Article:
Cauliflower Nutrition Facts | What Is Cauliflower Good For?
- Cauliflower Nutrition Facts
- Cauliflower Health Benefits
- Cauliflower Glycemic Index
- Possible Risks
- Conclusion And My Recommendation
In the last few years, a boring, white vegetable called cauliflower has created a niche for itself as one of the hottest superfoods.
Today every grocery store sells cauliflower rice, and many restaurants serve cauliflower steak, cauliflower sushi, grain-free bowls featuring cauliflower, and cauliflower pizza as vegan options. The rise in this white vegetable’s status may surprise some, but it makes sense from a nutrition perspective.
I love it raw as well as cooked. We shall look at a few aspects of green broccoli’s poor cousin. Maybe, as a result, many of us may start eating this underappreciated vegetable.
Cauliflower is one of several vegetables in the Brassica oleracea species of the genus Brassica, which is in the Brassicaceae (or Mustard) family. Brassica oleracea also includes broccoli, Brussels sprouts, cabbage, collard greens, and kale, collectively called ‘cole’ crops or cruciferous vegetables.
Cauliflower is native to the Mediterranean region and arrived in Europe around the end of the 15th century. It’s a byproduct of a type of wild cabbage that’s also the ancestor of kale, Brussels sprouts, and kohlrabi.
White cauliflower florets are the vegetable’s edible portion, whereas its green leaves and stalk are typically not eaten.
Cauliflower Nutrition Facts
The superfood cauliflower can be part of a healthy diet for weight-conscious people as it has a high water and fiber content and is loaded with protein, vitamins, and minerals.
The fiber content in cauliflower ranges from 2 to 3.3 g per 100 g, depending on how it’s cooked. This amount is 8-9% of the RDA (recommended dietary allowance) of fiber for adults.
One cup of raw cauliflower provides 77% of daily vitamin C needs, 20% of daily vitamin K needs, and 10% or more of daily vitamin B6 and folate needs. It provides smaller amounts of thiamin, riboflavin, niacin, pantothenic acid, calcium, iron, magnesium, phosphorus, potassium, and manganese. 1https://nutritiondata.self.com/facts/vegetables-and-vegetable-products/2390/2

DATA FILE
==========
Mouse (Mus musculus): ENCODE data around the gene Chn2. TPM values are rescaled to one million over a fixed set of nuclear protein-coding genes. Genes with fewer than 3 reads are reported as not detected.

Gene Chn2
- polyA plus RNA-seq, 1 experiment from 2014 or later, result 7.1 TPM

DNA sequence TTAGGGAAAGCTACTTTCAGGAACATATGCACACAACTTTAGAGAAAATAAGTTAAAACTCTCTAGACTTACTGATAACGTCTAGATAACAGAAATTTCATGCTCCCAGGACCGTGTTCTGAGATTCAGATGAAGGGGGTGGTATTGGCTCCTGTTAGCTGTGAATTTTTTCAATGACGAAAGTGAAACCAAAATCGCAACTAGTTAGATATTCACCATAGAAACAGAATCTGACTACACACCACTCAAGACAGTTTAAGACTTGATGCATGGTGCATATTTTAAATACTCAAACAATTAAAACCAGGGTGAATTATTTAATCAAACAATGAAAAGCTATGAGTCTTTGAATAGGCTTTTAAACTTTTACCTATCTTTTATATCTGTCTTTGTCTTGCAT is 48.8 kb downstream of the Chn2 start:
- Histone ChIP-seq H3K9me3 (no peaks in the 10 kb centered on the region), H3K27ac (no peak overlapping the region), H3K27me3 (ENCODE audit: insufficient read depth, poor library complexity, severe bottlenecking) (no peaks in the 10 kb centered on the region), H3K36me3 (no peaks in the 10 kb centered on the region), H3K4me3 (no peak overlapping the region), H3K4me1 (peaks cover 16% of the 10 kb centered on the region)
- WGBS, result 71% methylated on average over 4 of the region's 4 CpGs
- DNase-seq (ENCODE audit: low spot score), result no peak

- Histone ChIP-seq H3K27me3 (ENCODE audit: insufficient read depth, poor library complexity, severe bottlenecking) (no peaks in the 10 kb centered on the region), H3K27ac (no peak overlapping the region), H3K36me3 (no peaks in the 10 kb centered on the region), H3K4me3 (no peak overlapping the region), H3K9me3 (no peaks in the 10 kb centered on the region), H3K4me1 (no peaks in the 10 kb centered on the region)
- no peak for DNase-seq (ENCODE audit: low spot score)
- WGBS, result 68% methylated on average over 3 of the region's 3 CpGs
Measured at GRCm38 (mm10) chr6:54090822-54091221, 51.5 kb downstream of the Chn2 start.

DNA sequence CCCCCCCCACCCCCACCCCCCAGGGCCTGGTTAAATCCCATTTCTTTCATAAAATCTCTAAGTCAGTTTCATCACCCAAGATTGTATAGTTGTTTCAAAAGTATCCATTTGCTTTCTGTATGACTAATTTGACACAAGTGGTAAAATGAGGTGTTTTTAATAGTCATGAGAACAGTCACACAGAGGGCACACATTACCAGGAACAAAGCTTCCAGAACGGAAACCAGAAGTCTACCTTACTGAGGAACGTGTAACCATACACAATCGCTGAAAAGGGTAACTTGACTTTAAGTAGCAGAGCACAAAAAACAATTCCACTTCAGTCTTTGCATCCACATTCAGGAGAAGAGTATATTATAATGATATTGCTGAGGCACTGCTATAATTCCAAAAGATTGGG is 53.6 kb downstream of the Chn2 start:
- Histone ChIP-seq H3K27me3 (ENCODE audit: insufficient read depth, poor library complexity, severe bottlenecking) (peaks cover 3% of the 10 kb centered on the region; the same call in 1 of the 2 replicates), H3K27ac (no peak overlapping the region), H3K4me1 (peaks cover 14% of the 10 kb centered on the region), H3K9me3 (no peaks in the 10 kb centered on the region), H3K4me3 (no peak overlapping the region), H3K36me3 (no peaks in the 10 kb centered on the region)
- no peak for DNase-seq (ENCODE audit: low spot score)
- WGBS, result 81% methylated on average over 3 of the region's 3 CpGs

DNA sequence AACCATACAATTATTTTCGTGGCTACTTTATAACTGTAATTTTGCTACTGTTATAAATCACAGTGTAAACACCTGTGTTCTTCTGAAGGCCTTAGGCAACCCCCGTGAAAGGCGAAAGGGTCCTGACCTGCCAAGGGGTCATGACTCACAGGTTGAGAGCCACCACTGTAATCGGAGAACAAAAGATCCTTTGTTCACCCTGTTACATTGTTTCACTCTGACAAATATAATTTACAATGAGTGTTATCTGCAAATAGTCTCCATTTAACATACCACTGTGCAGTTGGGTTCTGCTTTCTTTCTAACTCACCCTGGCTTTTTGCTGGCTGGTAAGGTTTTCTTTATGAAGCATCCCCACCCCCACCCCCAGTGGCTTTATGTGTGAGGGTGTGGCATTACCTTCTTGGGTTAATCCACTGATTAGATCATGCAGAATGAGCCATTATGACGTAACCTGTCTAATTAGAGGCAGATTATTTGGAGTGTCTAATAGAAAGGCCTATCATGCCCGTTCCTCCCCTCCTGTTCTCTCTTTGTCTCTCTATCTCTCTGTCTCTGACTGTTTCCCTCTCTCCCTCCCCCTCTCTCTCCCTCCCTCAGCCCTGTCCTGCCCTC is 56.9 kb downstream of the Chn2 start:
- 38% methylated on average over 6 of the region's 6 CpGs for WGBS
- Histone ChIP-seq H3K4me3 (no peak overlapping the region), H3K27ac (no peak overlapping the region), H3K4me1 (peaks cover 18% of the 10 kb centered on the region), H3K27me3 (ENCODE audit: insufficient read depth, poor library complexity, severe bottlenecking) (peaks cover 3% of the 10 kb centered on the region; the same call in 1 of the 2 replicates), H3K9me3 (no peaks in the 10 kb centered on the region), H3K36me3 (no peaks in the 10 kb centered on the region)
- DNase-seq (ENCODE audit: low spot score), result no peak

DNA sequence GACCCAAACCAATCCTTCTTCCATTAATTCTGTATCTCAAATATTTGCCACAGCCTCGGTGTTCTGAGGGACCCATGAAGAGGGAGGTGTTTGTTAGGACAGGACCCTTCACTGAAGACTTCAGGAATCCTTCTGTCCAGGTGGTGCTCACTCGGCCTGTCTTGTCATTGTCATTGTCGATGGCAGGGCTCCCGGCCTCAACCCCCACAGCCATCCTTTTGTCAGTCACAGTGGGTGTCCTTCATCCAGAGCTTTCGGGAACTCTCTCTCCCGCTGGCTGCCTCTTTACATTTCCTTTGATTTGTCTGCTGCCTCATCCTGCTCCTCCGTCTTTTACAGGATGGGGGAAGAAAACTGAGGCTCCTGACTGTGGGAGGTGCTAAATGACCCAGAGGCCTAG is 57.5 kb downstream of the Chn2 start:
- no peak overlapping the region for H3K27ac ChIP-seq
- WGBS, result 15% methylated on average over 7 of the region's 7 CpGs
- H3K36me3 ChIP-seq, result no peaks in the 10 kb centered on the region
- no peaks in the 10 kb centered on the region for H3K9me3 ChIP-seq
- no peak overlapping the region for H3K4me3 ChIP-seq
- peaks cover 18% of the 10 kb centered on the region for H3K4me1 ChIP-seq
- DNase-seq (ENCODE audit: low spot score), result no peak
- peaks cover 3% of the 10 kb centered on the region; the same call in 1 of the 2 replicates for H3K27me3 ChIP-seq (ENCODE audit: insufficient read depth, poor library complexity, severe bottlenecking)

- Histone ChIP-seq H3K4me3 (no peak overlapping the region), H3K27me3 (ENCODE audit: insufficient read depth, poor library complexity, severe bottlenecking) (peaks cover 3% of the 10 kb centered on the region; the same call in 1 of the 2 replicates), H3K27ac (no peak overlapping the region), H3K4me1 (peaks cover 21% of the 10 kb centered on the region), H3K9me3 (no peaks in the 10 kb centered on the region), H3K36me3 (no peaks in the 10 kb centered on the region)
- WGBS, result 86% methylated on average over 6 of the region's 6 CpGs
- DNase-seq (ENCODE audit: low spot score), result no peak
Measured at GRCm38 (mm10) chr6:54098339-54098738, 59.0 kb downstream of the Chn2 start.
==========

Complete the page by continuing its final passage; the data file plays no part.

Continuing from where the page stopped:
Cauliflower provides a high protein concentration; one cup (107 g) of cauliflower contains 2g of protein and 25 calories, so 31% of its total calories are from protein. 2https://nutritiondata.self.com/facts/vegetables-and-vegetable-products/2390/2
Cauliflower Health Benefits
Vitamins C and K and manganese are antioxidants that can neutralize free radicals before they damage healthy cells and contribute to heart disease and cancer. One cup of cooked cauliflower provides about 70- 77% of the recommended daily amount of vitamin C, 19% of daily vitamin K, and 8% of daily manganese.
Fresh, raw cauliflower has the highest antioxidant activity, followed by steam-blanched, steam-boiled, stir-fried, and microwaved cauliflower. 3https://www.ncbi.nlm.nih.gov/pmc/articles/PMC3793502/
May Help Prevent Cancer
Cruciferous vegetables are rich in plant-based compounds, such as sulforaphane and indoles; researchers suggest that these may reduce cancer risk. Researchers say that sulforaphane in cauliflower can inhibit the enzyme histone deacetylase (HDAC), known to be involved in cancer cells’ progression. 4https://www.ncbi.nlm.nih.gov/pmc/articles/PMC4432495/
The National Cancer Institute suggests that glucosinolates, also found in cauliflower, can inhibit cancer development in several animal studies, including the bladder, breast, colon, liver, lung, and stomach. 5https://www.cancer.gov/about-cancer/causes-prevention/risk/diet/cruciferous-vegetables-fact-sheet
Prostate Cancer- A few case-control studies found that people who ate cruciferous vegetables more frequently had a lower risk of prostate cancer. 6https://www.ncbi.nlm.nih.gov/pmc/articles/PMC2735794/
Colorectal Cancer- In follow-up studies, the Netherlands Cohort Study on Diet and Cancer found that women (but not men) who had a high intake of cruciferous vegetables had a reduced risk of colon (but not rectal) cancer. 7https://pubmed.ncbi.nlm.nih.gov/11117618/
Lung Cancer- The Nurses’ Health Study and the Health Professionals Follow-up Study showed that women who ate about five or more servings of cruciferous vegetables a week had a lower risk of lung cancer. 8https://pubmed.ncbi.nlm.nih.gov/11078758/
Breast Cancer- One case-control study linked eating more cruciferous vegetables with a lower risk of breast cancer in women. 9https://pubmed.ncbi.nlm.nih.gov/11410091/
May Improve Heart Health